"I'd as lief be wooed of a snail," says Rosalind in As


Before Jos had finished speaking, Felipe had bounded into the wagon, throwing his horse's reins to a boy in the crowd, and crying, "Follow along with my horse, will you? I must speak to this man."

Found! Found,-- the saints be praised,-- at last! How should he tell this man fast enough? How should he thank him enough?

Laying his hand on Jos's knee, he cried: "I can't explain to you; I can't tell you. Bless you forever,-- forever! It must be the saints led you here!"

"Oh, Lawd!" thought Jos; "another o' them 'saint' fellers! I allow not, Senor," he said, relapsing into Tennesseean. "It wur Tom Wurmsee led me; I wuz gwine ter move his truck fur him this arternoon."

"Take me home with you to your house," said Felipe, still trembling with excitement; "we cannot talk here in the street. I want to hear all you can tell me about them. I have been searching for them all over California."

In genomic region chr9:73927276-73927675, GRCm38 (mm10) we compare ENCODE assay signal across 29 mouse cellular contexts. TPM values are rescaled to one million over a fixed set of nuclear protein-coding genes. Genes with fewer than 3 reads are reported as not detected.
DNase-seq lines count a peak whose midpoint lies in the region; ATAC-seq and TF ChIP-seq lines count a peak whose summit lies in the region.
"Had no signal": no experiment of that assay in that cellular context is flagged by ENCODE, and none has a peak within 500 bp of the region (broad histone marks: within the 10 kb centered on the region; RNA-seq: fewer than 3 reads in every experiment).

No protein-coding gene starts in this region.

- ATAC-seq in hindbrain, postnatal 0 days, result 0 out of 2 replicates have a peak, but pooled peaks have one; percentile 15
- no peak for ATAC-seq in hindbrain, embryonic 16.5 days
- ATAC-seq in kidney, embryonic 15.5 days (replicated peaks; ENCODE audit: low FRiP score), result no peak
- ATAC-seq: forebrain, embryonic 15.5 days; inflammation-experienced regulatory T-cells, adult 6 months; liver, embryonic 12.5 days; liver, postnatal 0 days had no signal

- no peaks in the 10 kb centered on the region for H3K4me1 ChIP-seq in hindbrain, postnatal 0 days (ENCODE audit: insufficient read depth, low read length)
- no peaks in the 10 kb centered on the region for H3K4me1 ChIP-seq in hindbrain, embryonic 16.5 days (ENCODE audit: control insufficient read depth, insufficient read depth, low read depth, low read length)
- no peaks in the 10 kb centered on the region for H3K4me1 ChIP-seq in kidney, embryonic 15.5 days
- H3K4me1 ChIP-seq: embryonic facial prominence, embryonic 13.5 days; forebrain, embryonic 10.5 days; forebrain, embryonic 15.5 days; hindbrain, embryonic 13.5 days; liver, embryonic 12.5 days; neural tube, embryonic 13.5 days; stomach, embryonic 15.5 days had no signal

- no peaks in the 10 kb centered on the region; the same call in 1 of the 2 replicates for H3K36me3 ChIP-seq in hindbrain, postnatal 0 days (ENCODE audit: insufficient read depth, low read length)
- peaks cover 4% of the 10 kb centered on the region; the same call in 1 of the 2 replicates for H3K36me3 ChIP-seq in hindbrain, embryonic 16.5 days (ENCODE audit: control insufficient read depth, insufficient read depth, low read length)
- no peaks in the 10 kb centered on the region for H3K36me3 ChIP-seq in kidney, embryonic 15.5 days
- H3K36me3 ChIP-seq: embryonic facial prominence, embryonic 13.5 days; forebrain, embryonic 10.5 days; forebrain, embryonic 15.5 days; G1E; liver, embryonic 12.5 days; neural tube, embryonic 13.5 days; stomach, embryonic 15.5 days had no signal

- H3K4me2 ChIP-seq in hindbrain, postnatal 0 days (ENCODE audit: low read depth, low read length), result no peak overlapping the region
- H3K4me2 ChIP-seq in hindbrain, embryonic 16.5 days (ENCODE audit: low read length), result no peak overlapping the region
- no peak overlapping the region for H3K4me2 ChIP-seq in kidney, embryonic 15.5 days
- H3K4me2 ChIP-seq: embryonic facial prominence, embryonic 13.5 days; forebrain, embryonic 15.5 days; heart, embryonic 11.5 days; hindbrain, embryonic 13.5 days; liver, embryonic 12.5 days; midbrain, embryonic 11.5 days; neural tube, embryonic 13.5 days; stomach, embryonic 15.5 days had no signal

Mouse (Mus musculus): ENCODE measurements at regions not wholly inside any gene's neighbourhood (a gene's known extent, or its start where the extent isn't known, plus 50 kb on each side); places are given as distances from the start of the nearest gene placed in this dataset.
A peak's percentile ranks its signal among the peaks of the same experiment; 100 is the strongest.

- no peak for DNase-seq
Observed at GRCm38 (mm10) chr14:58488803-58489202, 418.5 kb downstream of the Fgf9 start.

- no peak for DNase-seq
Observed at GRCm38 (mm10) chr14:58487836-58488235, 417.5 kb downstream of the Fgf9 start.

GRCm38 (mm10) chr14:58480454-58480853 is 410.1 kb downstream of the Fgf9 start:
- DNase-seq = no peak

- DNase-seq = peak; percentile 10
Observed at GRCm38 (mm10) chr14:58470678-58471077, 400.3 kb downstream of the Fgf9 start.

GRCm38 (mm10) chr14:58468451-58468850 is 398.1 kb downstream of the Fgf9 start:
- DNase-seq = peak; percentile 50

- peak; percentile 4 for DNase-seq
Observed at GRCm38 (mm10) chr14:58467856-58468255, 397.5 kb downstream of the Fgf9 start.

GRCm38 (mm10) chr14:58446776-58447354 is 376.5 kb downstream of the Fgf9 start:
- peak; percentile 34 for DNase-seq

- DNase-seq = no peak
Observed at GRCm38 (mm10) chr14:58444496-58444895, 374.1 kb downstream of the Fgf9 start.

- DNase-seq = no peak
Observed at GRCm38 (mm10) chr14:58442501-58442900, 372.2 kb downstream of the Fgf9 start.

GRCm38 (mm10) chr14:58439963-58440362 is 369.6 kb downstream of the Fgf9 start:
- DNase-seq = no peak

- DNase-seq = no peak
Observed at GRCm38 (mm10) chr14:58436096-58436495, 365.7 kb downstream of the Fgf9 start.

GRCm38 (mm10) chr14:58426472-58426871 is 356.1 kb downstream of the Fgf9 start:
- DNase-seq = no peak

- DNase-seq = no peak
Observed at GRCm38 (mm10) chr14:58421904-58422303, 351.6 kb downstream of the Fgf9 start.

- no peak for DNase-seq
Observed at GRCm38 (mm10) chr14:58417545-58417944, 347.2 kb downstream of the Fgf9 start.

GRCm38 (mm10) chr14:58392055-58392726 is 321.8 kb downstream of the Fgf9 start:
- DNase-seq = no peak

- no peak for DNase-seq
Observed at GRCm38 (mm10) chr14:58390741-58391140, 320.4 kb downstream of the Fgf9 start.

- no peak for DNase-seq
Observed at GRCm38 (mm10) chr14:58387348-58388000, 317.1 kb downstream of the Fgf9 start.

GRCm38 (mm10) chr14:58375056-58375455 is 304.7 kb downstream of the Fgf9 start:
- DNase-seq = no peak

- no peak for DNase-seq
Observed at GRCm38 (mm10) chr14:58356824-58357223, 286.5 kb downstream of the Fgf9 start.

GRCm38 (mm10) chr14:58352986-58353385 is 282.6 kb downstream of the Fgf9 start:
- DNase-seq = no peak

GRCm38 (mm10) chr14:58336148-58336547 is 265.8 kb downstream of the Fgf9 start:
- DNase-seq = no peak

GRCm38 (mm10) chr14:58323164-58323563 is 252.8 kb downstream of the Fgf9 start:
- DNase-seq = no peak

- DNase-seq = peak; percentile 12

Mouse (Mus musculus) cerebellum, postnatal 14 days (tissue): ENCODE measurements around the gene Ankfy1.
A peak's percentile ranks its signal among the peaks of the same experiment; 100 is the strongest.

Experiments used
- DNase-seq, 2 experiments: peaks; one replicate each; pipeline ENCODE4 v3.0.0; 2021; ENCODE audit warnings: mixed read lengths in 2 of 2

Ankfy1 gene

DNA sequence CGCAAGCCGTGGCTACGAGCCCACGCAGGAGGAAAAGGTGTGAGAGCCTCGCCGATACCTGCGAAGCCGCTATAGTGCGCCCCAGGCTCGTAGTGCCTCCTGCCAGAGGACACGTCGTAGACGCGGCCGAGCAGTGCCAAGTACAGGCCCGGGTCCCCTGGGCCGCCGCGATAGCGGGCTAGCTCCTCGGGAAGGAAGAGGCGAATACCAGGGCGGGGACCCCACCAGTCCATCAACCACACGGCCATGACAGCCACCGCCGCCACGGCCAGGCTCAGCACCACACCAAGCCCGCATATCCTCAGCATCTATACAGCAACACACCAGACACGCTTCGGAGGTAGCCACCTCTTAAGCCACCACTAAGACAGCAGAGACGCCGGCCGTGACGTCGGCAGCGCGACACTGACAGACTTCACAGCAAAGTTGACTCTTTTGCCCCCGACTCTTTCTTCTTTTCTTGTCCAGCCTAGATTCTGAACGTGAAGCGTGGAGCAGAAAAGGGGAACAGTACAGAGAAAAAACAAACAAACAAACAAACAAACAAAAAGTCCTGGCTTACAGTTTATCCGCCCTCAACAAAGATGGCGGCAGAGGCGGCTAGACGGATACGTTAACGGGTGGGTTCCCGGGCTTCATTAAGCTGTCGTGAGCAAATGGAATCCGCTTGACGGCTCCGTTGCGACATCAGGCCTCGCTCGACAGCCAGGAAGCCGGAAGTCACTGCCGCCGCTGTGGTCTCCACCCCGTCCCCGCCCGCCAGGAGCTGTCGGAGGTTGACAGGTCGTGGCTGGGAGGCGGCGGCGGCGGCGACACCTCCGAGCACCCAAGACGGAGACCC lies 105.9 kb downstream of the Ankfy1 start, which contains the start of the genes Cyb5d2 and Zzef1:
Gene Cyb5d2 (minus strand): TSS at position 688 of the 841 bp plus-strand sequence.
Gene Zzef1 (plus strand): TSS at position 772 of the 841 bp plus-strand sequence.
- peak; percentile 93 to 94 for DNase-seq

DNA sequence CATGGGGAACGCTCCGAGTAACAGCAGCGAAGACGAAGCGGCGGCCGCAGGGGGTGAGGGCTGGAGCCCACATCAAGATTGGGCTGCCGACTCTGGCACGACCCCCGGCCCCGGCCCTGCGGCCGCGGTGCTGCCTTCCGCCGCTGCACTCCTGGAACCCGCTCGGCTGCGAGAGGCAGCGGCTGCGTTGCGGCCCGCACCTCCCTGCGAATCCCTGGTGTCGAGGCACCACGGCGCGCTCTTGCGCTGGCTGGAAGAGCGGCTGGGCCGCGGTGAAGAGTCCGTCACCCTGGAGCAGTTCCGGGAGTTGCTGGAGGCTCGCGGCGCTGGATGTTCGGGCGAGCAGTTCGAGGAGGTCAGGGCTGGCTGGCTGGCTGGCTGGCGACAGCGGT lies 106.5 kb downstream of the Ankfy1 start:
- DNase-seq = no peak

Jos's face lighted up. This meant good fortune for that gentle, sweet Ramona, he was sure. "I'll take you straight there," he said; "but first I must stop at Tom's. He will be waiting for me."

The crowd dispersed, disappointed; cheated out of their anticipated scene of an arrest for horse-stealing. "Good for you, Tennessee!" and, "Fork over that black horse, Jos!" echoed from the departing groups. Sensations were not so common in San Bernardino that they could afford to slight so notable an occasion as this.

As Jos turned the corner into the street where he lived, he saw his mother coming at a rapid run towards them, her sun-bonnet half off her head, her spectacles pushed up in her hair.

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